jacob payne

    One Child Nation feels like a film everyone should see, but it clearly is not for everyone. For the most part, this documentary explores in moving and occasionally horrifying detail the consequences of China’s one child policy. A few sections of the film are less engaging than others. The film raises some questions that it does not answer. While an emotional film, it does not provide a call-to-action or otherwise suggest what an emotionally-engaged viewer might do about a now-discontinued policy.

  • sepp-wipstrik
    sepp wipstrik

    Yes, this film makes a clear case for the serious consequences that happen when paternalistic societies fail to value and provide equal rights for women. Whether it’s rabid anti-choice proponents in America who clearly feel that individual women should be denied the right to make reproductive decisions for themselves, or Chinese communist authorities who perpetuate the party line to force abortions and sterilization, the losers are always women and all of society. We all need to learn this lesson and this film makes this point in a devastating and personal way.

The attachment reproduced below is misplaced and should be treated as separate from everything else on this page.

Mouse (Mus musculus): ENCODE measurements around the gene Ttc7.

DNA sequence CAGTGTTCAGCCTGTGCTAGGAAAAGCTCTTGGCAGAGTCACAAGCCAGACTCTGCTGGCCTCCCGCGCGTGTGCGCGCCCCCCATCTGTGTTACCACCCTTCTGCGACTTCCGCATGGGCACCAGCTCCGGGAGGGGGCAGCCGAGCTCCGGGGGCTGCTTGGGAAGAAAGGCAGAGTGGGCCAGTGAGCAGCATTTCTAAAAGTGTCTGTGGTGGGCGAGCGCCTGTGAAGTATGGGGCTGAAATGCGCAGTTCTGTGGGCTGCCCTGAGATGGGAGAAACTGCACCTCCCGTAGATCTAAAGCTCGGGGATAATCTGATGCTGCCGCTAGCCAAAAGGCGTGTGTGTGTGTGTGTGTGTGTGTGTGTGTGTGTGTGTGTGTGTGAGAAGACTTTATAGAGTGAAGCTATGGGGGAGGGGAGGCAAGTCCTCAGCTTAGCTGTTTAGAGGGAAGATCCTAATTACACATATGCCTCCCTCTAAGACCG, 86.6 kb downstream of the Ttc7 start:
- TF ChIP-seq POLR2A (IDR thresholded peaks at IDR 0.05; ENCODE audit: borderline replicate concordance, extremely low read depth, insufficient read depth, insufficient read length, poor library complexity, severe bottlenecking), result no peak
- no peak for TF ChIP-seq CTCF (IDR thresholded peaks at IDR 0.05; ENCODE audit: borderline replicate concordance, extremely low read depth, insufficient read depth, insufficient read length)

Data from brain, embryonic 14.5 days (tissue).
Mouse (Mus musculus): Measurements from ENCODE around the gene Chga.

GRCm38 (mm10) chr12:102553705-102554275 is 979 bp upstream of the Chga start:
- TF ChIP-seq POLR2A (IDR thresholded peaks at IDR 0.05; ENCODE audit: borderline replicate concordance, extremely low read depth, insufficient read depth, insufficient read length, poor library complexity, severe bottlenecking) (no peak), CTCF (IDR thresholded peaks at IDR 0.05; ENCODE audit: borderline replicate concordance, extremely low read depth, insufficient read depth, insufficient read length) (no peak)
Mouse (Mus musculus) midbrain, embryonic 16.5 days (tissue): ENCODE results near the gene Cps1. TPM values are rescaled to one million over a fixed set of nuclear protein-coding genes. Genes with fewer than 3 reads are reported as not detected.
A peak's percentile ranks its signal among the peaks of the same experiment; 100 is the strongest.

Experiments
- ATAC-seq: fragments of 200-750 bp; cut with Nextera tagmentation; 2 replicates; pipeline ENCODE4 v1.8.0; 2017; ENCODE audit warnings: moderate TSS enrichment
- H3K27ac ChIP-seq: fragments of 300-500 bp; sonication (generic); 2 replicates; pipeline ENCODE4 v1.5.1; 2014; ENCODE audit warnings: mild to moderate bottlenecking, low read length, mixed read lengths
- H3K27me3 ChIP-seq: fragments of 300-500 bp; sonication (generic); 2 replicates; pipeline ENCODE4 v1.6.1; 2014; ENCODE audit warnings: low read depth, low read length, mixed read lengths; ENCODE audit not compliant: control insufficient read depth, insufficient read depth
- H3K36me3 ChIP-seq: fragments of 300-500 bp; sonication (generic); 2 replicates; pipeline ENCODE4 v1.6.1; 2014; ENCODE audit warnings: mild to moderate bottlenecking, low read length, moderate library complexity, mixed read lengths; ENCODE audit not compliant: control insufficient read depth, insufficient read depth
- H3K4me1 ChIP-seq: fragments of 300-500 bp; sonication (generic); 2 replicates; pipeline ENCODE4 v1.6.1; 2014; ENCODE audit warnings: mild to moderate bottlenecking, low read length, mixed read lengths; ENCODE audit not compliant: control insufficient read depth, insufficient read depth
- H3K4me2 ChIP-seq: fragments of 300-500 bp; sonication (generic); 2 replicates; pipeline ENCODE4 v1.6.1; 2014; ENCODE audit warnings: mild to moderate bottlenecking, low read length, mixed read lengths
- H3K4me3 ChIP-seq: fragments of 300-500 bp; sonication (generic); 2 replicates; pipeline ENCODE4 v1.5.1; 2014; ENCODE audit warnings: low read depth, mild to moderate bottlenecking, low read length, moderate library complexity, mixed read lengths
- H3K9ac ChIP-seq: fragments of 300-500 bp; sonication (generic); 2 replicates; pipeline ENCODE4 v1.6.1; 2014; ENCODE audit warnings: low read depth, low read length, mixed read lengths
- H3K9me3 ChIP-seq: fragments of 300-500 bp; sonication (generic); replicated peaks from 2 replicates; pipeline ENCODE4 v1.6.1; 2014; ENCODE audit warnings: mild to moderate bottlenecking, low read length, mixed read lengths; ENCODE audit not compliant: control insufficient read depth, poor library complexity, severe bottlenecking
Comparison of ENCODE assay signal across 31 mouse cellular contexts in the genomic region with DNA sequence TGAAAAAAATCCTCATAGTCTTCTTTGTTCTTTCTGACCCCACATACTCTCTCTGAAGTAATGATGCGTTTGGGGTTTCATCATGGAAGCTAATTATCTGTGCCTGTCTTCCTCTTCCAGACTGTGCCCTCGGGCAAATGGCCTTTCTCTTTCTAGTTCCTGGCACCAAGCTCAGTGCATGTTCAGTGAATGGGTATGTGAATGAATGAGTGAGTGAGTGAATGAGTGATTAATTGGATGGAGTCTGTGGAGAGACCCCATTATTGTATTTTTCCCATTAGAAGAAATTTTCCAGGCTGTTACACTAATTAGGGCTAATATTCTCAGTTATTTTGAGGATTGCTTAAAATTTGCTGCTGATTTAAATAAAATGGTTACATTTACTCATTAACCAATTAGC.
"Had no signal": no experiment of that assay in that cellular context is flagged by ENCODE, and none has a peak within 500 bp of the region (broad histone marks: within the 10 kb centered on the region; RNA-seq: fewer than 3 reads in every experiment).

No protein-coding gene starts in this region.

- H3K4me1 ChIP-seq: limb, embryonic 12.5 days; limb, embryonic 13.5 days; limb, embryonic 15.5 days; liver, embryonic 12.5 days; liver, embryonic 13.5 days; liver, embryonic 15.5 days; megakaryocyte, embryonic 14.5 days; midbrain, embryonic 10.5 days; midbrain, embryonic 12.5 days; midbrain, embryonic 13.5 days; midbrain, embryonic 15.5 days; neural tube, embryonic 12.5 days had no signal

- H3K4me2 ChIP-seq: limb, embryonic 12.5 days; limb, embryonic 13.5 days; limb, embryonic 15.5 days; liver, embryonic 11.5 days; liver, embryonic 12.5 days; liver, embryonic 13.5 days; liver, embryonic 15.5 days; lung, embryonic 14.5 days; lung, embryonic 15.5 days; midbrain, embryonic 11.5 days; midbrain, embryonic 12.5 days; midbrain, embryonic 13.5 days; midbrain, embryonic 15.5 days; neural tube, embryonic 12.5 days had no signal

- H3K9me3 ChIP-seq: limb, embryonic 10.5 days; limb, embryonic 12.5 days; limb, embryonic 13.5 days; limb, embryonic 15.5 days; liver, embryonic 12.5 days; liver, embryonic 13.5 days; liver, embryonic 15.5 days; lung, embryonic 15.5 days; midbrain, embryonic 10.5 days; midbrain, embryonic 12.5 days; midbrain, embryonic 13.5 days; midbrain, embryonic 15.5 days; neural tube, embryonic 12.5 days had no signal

• nicole-wylegala
    nicole wylegala

    SFF(Sydney Film Festival) 2019 Event Cinema, one child nation, as a Chinese, I thought I’m familiar enough with the policy, but I’m wrong. There are still so many things are hidden that I don’t aware. And how cruel it is to be forced abortion. It’s not about right or wrong, it’s about humanity and the right to question. Everyone is innocent, everyone has no choice, everyone helps execute the policy.

  • stefan-ruzicka
    stefan ruzicka